top
Shop our warehouse clearance and save up to 50% off! Shop Now!
asd

A gardener’s workbench

Every gardener needs a place where the pots, potting soil, tools, plant tags, and all the odds and ends of gardening projects can be marshaled. That place is a potting bench. Of course, a potting bench is a practical thing, but it stakes an aesthetic claim in the garden, too, and makes a statement.

A potting bench in a comfortable corner of the garden becomes a hard-working spot where gardening tools and ambitions come together. Here combinations for summer flower pots can be tested before they move to center stage in the garden. Ideally, there should be shelves for storing extra pots, a rack for hand tools, and drawers or bins for hose nozzles, twine, gloves, knee pads, and snippers.

A potting bench in a garden shed, protected from the weather, can become a gardener’s private retreat, but even if it’s just in the shade under a tree or in a corner of the patio, it’s still like a gardener’s studio. Here are some ideas for potting-bench essentials:

  • A bin for potting soil: use a big nursery pot, or buy a trash can with a lid.
  • A plastic scoop is handy, or use a flower pot as a scoop.
  • Plastic flower pots: you’ll need them when you dig up perennials to share with friends.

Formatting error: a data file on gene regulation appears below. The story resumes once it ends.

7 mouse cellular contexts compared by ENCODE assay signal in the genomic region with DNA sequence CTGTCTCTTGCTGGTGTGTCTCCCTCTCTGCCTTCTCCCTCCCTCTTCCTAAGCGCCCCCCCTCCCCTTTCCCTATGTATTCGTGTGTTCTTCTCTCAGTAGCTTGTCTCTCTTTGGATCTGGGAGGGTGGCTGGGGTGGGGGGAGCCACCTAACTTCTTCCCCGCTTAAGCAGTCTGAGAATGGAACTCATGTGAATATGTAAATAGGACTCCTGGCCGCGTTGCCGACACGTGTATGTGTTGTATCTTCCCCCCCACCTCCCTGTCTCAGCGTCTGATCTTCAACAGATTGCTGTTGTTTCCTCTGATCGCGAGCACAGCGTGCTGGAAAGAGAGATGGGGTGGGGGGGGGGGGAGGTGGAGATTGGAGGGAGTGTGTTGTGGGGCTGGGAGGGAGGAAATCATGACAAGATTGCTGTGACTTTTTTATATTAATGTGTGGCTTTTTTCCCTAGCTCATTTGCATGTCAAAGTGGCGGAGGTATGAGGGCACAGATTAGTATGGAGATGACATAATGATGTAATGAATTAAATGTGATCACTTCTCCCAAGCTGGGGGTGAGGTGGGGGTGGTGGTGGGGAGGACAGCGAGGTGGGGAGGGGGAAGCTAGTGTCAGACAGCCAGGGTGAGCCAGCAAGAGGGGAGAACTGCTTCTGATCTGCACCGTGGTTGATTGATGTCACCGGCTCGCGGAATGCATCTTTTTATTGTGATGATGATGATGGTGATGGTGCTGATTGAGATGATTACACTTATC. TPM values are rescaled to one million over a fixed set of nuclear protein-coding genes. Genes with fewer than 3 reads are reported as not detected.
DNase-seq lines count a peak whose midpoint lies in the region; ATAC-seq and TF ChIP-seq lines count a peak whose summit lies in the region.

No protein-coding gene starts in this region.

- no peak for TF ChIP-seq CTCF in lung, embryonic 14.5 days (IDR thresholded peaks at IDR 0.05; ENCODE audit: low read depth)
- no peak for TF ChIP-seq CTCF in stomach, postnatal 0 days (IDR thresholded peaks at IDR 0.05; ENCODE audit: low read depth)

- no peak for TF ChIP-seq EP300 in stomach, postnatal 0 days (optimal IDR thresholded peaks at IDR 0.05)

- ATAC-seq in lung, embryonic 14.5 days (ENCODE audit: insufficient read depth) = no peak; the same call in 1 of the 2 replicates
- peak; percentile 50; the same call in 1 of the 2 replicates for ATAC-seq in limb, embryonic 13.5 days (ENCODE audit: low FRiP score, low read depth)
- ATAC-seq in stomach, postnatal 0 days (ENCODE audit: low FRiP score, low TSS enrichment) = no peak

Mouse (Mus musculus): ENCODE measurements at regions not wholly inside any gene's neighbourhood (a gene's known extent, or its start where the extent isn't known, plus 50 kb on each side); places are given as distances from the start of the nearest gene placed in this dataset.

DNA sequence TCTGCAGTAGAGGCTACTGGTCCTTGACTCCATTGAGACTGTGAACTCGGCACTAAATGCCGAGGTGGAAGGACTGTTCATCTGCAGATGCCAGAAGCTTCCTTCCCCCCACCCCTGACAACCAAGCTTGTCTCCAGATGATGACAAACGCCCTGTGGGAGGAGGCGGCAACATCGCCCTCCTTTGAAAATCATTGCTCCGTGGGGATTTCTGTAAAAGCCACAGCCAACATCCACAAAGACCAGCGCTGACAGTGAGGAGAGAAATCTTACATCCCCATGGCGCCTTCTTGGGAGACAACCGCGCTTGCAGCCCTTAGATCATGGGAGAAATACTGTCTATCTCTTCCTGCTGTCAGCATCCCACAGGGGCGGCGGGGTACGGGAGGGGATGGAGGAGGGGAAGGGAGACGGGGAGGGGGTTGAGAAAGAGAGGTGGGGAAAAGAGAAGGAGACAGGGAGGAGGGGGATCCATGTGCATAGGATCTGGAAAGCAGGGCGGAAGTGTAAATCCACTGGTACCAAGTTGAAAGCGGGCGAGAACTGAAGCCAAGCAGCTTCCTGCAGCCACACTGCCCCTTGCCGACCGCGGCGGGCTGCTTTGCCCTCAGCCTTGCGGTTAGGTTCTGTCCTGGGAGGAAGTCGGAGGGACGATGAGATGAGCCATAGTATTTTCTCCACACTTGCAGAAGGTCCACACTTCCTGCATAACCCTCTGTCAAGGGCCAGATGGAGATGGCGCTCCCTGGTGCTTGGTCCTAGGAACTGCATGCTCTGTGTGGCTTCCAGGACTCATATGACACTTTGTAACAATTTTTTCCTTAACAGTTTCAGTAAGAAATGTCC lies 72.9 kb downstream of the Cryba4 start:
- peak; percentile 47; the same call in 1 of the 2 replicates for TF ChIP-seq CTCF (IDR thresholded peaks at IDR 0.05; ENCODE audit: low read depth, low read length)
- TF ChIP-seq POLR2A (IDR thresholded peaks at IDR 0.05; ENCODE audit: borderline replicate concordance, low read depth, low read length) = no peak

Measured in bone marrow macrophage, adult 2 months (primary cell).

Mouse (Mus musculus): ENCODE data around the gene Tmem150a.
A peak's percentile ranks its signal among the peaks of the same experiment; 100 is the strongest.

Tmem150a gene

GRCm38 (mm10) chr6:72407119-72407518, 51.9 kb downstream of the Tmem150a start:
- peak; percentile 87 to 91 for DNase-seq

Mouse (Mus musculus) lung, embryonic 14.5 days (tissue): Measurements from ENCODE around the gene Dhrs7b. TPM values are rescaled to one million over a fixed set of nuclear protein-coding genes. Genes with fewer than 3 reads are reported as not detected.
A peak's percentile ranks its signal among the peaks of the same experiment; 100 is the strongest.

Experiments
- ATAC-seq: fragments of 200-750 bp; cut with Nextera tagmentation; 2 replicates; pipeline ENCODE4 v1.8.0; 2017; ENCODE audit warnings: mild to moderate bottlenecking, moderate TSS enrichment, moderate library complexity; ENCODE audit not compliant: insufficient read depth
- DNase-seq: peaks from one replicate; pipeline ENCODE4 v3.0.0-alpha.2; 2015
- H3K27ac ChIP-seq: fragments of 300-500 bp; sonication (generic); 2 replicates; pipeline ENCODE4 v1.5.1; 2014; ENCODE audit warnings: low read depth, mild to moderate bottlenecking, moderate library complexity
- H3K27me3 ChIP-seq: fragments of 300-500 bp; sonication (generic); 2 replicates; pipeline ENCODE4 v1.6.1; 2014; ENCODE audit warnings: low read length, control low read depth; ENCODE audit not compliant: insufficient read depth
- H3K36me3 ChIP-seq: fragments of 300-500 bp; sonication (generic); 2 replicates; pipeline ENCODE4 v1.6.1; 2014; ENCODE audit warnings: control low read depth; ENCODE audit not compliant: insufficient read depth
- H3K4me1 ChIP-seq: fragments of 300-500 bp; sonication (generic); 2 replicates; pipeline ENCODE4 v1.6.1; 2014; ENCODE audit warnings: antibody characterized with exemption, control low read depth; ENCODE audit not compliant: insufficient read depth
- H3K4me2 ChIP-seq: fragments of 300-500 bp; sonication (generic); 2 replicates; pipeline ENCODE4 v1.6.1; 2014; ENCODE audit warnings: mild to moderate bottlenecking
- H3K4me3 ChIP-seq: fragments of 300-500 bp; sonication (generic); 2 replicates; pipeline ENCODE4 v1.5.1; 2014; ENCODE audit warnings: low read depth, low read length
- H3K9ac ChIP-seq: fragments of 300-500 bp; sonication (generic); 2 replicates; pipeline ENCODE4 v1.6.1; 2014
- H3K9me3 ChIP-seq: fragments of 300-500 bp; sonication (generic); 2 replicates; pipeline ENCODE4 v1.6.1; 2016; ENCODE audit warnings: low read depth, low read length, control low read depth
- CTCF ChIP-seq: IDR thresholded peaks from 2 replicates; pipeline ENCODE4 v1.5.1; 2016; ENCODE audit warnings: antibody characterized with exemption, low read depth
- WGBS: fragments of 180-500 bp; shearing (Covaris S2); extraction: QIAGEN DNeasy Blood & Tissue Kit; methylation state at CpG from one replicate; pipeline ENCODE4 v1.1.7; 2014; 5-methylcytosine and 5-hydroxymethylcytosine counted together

• Seed-starting supplies: fiber pots, plastic six-packs, and seed-starting potting soil.
  • Plant labels and a pencil or marker. Wooden labels are fine for seed starting; you’ll want longer-lasting plastic or durable zinc labels for perennials and shrubs.
  • Fertilizers, and a plastic bin with a top to protect them from rain.
  • A watering can and hose nozzles.
  • A trug or bucket for small hand tools: trowel, pruners, a weeding fork, twist-ties, and a ball of twine and scissors.
  • Gardening gloves.
  • Plant stakes and tomato cages.
  • A bench brush or whisk broom to keep things neat.
  • Make room for a couple of chairs, too, so you can step back from your projects, sit down, and admire the garden around you.
Read the next Article: Holiday Gifts for Gardeners

Personalize Your Site:

Enter your zip code to:

  • Find your growing zone.
  • See best products for your region.
  • Show accurate product shipping dates.
Go
Clear my Zip Code

Gardening Tip of the Day

  • If you plan to store winter squash and pumpkins for later use, go easy on applying nitrogen where they grow. And don’t heap on an extra shovelful of manure in late summer to increase fruit size. Too much nitrogen in the soil can reduce storability up to 75 percent. Allow squash and pumpkins to remain on the vine until leaves brown and stems wither. Cut off the vine, dry the harvest in the shade for a couple of days and finally wipe the fruits with a solution of household bleach and water. A half-cup of bleach mixed with a gallon of water will kill fungal spores that cause rot on fruit rinds. Store in a cool, dark place until ready to use.